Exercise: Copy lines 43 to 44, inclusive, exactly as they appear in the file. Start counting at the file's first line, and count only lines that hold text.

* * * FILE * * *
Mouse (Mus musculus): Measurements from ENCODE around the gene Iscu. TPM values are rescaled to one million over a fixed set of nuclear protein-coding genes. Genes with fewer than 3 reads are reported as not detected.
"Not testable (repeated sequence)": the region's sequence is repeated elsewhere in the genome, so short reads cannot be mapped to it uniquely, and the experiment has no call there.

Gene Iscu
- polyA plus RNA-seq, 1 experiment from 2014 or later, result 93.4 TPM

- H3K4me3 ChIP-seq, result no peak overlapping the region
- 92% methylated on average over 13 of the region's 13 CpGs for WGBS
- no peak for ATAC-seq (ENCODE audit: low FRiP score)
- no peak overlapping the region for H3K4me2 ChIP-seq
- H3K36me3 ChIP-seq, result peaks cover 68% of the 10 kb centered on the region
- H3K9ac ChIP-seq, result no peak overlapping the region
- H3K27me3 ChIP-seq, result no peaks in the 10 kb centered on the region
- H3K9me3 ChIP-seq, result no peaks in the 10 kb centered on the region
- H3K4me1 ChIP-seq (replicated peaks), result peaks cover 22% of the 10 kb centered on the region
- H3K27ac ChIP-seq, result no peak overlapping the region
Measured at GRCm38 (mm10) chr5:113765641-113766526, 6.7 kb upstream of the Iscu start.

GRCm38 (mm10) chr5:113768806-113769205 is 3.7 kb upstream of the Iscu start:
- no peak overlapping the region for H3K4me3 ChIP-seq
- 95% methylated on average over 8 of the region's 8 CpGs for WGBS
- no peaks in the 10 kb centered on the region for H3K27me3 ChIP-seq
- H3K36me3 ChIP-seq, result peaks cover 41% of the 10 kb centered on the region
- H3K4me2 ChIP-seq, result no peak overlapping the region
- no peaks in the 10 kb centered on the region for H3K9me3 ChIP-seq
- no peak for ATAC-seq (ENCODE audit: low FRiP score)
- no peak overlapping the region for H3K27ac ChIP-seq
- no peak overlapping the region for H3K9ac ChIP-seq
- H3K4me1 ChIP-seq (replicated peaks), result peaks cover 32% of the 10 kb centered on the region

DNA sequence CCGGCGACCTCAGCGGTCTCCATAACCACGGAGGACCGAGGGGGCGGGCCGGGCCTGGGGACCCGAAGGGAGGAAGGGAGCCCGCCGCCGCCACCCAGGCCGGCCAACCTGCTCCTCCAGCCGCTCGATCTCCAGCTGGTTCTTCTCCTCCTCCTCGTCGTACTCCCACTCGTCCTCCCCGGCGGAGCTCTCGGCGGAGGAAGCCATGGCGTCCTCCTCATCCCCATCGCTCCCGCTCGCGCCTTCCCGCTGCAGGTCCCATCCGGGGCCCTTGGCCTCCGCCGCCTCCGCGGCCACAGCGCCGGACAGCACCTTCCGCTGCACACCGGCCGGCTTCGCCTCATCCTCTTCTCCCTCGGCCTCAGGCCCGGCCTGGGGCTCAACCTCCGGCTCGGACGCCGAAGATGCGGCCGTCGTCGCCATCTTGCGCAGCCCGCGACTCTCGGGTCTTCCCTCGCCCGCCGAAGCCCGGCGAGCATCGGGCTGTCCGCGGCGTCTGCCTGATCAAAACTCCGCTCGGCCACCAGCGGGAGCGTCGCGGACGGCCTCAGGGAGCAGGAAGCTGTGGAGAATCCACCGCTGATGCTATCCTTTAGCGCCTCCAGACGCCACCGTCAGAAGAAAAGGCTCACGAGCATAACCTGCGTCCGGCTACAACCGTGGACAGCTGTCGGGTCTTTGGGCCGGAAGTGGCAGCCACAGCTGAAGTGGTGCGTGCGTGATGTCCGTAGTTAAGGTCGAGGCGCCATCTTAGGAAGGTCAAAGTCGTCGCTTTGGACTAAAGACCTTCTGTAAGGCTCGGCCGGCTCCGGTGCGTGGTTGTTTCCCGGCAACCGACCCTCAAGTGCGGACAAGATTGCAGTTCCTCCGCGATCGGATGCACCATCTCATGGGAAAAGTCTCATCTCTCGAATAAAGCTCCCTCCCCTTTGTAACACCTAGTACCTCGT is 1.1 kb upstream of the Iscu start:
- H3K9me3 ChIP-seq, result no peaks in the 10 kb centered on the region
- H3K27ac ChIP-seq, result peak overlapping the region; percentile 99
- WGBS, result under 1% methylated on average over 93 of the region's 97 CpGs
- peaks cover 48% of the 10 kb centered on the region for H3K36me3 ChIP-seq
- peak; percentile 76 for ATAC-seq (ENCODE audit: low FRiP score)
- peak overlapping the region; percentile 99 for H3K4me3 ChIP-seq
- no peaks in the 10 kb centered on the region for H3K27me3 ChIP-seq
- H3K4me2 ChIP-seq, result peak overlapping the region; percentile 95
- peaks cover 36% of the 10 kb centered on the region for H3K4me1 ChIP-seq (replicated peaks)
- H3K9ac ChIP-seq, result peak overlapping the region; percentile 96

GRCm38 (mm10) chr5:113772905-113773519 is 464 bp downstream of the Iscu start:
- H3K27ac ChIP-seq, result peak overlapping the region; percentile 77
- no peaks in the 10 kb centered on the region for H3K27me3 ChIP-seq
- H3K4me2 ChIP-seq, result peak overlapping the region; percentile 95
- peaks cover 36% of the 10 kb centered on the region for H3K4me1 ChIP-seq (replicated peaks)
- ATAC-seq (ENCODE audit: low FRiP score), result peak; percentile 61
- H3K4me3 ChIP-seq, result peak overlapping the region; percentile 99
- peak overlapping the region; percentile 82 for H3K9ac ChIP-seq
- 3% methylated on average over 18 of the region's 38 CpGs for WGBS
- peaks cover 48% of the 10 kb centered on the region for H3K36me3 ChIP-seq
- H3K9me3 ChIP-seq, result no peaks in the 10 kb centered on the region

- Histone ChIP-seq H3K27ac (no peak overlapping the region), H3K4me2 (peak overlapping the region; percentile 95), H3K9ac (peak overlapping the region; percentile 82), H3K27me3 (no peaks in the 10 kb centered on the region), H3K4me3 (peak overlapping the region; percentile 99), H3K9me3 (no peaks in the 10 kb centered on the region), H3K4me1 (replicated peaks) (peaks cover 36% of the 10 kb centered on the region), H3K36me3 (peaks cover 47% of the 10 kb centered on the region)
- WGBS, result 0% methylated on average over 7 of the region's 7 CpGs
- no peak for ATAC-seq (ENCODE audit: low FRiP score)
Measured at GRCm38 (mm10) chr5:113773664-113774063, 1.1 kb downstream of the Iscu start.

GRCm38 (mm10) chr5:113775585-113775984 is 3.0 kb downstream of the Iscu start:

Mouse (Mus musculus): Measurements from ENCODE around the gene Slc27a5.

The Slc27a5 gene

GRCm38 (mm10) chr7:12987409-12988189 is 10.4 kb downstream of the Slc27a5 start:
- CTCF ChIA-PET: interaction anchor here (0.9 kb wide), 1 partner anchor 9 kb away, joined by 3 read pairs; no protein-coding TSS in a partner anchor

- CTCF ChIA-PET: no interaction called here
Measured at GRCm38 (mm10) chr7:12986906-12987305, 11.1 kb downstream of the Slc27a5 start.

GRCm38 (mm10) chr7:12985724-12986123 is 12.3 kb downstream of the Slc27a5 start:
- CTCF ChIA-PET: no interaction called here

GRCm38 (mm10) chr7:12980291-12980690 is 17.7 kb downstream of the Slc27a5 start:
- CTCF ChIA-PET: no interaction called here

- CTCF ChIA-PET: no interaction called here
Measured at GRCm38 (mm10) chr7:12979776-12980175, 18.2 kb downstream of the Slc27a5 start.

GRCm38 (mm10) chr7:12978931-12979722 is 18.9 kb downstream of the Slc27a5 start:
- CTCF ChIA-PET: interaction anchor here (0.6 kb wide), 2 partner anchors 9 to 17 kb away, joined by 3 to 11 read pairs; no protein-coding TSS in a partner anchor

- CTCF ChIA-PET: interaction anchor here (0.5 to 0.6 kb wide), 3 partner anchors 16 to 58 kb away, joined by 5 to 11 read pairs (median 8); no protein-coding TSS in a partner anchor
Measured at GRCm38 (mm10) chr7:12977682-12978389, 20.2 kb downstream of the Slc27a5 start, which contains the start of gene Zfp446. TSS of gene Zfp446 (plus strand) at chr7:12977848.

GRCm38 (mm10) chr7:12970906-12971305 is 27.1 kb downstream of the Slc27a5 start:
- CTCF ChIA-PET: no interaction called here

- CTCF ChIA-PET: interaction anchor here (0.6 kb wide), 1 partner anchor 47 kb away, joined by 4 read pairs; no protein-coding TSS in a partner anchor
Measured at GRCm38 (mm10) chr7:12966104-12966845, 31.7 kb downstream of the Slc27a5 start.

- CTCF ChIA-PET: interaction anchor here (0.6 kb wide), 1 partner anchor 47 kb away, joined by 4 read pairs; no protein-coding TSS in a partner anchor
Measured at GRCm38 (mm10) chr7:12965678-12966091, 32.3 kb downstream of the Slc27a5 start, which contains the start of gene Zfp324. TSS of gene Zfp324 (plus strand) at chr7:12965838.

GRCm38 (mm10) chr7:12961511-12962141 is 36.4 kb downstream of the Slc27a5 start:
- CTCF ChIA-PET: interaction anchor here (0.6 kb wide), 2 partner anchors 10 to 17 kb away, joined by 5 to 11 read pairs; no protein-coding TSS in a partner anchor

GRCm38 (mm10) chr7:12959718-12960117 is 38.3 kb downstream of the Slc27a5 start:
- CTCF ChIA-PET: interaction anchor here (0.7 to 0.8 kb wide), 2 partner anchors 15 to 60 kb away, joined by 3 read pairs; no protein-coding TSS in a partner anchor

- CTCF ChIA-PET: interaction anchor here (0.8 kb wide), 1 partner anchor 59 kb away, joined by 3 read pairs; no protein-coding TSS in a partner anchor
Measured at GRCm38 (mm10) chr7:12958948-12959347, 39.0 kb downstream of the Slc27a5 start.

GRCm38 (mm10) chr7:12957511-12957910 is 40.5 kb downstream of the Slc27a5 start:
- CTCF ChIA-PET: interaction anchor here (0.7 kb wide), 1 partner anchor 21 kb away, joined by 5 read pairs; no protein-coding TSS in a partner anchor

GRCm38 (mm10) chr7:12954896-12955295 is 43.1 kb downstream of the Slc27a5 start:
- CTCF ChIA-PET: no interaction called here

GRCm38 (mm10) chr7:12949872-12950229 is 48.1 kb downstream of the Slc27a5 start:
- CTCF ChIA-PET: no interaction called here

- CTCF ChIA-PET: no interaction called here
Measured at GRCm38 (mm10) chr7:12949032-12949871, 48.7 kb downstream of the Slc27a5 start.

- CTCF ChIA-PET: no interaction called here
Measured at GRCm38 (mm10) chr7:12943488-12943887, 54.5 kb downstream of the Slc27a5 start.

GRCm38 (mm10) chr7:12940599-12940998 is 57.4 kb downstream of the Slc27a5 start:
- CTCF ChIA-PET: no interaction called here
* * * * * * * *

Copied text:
- ATAC-seq (ENCODE audit: low FRiP score), result peak; percentile 61
- H3K4me3 ChIP-seq, result peak overlapping the region; percentile 99